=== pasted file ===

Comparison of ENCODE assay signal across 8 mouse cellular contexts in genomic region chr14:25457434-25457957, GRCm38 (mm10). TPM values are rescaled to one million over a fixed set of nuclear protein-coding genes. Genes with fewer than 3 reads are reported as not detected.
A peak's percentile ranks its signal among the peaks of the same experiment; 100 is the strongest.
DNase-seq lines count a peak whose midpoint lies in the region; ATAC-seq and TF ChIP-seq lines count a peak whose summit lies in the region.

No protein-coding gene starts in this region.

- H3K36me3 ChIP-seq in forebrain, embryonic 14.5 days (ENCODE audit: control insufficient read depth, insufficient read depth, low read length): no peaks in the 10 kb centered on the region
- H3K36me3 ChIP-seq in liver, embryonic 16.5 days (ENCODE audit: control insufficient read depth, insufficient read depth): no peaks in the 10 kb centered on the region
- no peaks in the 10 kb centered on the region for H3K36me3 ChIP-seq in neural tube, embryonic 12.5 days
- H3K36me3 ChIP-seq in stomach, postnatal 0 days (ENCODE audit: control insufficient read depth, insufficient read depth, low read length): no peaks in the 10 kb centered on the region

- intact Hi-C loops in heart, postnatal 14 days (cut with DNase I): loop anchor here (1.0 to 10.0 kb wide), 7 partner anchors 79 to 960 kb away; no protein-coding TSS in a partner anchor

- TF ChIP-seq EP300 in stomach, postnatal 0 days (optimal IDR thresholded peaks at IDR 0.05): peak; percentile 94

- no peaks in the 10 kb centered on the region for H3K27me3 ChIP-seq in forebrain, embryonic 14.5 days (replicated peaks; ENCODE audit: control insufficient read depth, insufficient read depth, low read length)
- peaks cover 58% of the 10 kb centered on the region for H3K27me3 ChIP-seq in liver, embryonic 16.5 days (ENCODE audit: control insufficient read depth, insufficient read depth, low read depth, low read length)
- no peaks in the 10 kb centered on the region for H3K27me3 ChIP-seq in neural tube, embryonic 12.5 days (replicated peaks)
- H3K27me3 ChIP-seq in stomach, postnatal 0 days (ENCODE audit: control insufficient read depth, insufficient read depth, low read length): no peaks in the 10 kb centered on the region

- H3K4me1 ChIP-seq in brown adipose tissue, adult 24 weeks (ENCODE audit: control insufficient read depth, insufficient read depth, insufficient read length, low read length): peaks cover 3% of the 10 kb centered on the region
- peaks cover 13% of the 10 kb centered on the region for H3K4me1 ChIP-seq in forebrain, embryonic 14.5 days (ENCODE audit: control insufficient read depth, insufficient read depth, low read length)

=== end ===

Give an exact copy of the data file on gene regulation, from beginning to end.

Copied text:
Comparison of ENCODE assay signal across 8 mouse cellular contexts in genomic region chr14:25457434-25457957, GRCm38 (mm10). TPM values are rescaled to one million over a fixed set of nuclear protein-coding genes. Genes with fewer than 3 reads are reported as not detected.
A peak's percentile ranks its signal among the peaks of the same experiment; 100 is the strongest.
DNase-seq lines count a peak whose midpoint lies in the region; ATAC-seq and TF ChIP-seq lines count a peak whose summit lies in the region.

No protein-coding gene starts in this region.

- H3K36me3 ChIP-seq in forebrain, embryonic 14.5 days (ENCODE audit: control insufficient read depth, insufficient read depth, low read length): no peaks in the 10 kb centered on the region
- H3K36me3 ChIP-seq in liver, embryonic 16.5 days (ENCODE audit: control insufficient read depth, insufficient read depth): no peaks in the 10 kb centered on the region
- no peaks in the 10 kb centered on the region for H3K36me3 ChIP-seq in neural tube, embryonic 12.5 days
- H3K36me3 ChIP-seq in stomach, postnatal 0 days (ENCODE audit: control insufficient read depth, insufficient read depth, low read length): no peaks in the 10 kb centered on the region

- intact Hi-C loops in heart, postnatal 14 days (cut with DNase I): loop anchor here (1.0 to 10.0 kb wide), 7 partner anchors 79 to 960 kb away; no protein-coding TSS in a partner anchor

- TF ChIP-seq EP300 in stomach, postnatal 0 days (optimal IDR thresholded peaks at IDR 0.05): peak; percentile 94

- no peaks in the 10 kb centered on the region for H3K27me3 ChIP-seq in forebrain, embryonic 14.5 days (replicated peaks; ENCODE audit: control insufficient read depth, insufficient read depth, low read length)
- peaks cover 58% of the 10 kb centered on the region for H3K27me3 ChIP-seq in liver, embryonic 16.5 days (ENCODE audit: control insufficient read depth, insufficient read depth, low read depth, low read length)
- no peaks in the 10 kb centered on the region for H3K27me3 ChIP-seq in neural tube, embryonic 12.5 days (replicated peaks)
- H3K27me3 ChIP-seq in stomach, postnatal 0 days (ENCODE audit: control insufficient read depth, insufficient read depth, low read length): no peaks in the 10 kb centered on the region

- H3K4me1 ChIP-seq in brown adipose tissue, adult 24 weeks (ENCODE audit: control insufficient read depth, insufficient read depth, insufficient read length, low read length): peaks cover 3% of the 10 kb centered on the region
- peaks cover 13% of the 10 kb centered on the region for H3K4me1 ChIP-seq in forebrain, embryonic 14.5 days (ENCODE audit: control insufficient read depth, insufficient read depth, low read length)